• Not technically sound and not creative. This is the weakest kind of art.
• Technically sound but not creative. This kind of art is usually produced with much attention to detail but not enough attention to vision. The artist needs to see and try other combinations and possibilities, perhaps outside the traditional boundaries.
• Creative but not technically sound. This is typical of artists who see possibilities but haven’t mastered materials and tools yet. I would rather be in this situation than in the “technically sound but not creative” one.
• Creative and technically sound. This is what we strive for, remembering that technique serves creativity, not the other way around. As artists, we strive to reach the level where we produce creative and technically sound art.
Barrier 4: We Don’t Plan or Visualize
Some think creativity is blocking out all conscious thinking and “letting it fly.” On the contrary, logical thinking is an important part in creativity. The trick is to get your brain’s logical (left) side and creative (right) side to cooperate in the creative process. When the right side says “What if we try this?” the left side can say “Here’s some stuff to help you do that …”
Before you start creating, it’s important to:
• Get a basic idea of what you are creating.
• Know your audience’s expectations and your own.
• Know space/time limitations on your creation.
The amount of planning may depend on how complex the creation is and what the art form is. Usually, static art forms such as painting and sculpture need more specific planning, where you visualize details before you begin. A real-time art form such as a song or impromptu speaking requires more general planning. This means you collect details about what you can do, but you make most creative decisions as you are create.
Barrier 5: We Let Fear and Ego Defeat Us
We often fear these things when we try to create:
• New or unexplored territory. Remember: new areas bring new adventure. If you’re prepared, new is good; if you’re not, new can be intimidating.
• Thoughts of failure. Small mistakes don’t cancel out the rest of our creation. Most finished works still have small imperfections; many have even suffered through corrections of major mistakes. If we err, it should be in technique, not in the ideas we convey.
• Criticism from our audience. What will the audience think? Actually, you must be solidly in touch with art, without an audience; then be ready for positive or negative feedback. Some of what they say may be wrong; some may be true but harsh; and some may be true and helpful. Screen and use audience feedback to improve your creations. Our own egos can also block creativity. Competing for attention can focus on the compelling need for ‘trying to make it’ by conforming to what is already out there instead of listening to your own inner voice and creating art that could only have come out of you and no one else. Or we can get into safe ruts, where we feel accepted and competent but where there’s no room for growth. Where art is a team effort, as in a musical group, the ego of one artist can cancel out contributions of others. To me, the truly great artist is the one who also realizes how much more could be done, then improves the creation next time.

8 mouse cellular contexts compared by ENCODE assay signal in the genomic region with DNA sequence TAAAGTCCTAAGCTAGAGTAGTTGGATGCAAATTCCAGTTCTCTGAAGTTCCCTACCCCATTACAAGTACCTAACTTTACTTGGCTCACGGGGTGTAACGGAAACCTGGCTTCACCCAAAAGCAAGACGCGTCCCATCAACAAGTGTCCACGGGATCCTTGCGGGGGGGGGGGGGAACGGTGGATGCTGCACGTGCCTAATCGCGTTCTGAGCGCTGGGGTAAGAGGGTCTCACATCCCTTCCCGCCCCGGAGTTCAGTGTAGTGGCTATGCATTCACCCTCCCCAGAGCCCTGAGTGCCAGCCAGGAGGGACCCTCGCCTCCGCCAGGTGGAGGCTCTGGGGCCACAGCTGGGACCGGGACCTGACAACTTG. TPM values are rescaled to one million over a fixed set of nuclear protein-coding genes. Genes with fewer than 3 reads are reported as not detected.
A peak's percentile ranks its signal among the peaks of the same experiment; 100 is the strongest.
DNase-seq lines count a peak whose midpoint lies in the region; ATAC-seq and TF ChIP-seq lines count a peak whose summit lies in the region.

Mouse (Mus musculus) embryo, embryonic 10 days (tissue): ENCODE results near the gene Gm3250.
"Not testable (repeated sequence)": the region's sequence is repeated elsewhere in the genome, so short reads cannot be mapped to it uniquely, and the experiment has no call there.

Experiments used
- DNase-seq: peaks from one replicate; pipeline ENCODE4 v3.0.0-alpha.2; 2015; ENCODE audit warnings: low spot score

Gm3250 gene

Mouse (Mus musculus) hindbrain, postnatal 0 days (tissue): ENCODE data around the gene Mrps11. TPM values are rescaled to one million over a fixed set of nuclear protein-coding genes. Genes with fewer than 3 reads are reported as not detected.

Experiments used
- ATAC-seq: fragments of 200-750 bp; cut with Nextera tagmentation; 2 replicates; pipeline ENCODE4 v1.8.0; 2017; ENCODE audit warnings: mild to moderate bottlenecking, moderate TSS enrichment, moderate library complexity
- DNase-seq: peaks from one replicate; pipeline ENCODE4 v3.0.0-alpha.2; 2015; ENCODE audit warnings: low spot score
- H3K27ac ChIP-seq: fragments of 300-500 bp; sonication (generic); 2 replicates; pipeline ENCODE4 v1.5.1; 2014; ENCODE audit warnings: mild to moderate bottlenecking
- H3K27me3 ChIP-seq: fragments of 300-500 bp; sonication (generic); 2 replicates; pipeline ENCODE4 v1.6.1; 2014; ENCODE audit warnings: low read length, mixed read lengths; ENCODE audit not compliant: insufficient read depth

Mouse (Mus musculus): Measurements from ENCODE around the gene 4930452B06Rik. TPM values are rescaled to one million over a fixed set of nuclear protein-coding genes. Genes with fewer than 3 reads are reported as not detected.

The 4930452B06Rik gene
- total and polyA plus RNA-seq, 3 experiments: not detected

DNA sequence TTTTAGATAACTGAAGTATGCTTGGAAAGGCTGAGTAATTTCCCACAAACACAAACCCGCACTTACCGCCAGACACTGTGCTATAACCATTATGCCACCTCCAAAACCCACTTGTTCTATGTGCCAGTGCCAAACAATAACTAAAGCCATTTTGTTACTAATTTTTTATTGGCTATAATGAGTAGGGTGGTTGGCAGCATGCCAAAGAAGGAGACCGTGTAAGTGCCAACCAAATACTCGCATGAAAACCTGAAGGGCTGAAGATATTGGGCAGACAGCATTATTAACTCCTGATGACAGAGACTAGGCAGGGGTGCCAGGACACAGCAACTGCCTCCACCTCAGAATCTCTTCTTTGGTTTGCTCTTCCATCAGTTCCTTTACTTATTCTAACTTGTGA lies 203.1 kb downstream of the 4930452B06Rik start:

Improvisation is the art of creating something quickly, with limited time to plan and with limited materials. To improvise, you need to make quick decisions and see relationships quickly, while you’re creating.
Can Improvisation Be Pre-Determined?
By definition, improvisation is not pre-determined. For example, if you plan out all the notes of a solo and then play them, it’s a composition, not an improvisation. (In some cases that may be OK, such as for very short solos or recordings where a specific result is needed.) Here’s what you should study and plan ahead of time:
• The elements of the song to improvise to (chords, scales, rhythmic style, etc.)
• The basic mood and feeling of the song.
Remember all art forms are interconnected in their approach. The more you understand this the better your music will be. Learn to see music as a painting made up of lines, shapes, colours, light, shade, textures and similarly if you are a painter you could learn to see your paintings as a piece of music composition.
Painting and Music
Programming Music is much like drawing with sound with all the comforts of erasing, touch-ups, or corrections that a pencil and eraser can afford to give you!
1) Organize lines, shapes, colors in a space (paper or canvas).
2) Balance and contrast filled and empty spaces.
3) Use foreground and background objects.
4) Balance unity and variety.
5) Contrast dark and light, thick and thin textures.
6) Use artistic tools and skills wisely.
7) Combine acute vision and imagination.
1) Arrange sounds (melodies and rhythms) in the space of time.
2) Balance sound and silence.
3) Solo in the foreground, accompany in the background.
4) Develop with repetition and contrast.
5) Contrast high / loud / fast with low / soft / slow, use group or individual solos.
6) Use musical tools and skills wisely.
7) Combine acute musical hearing and imagination.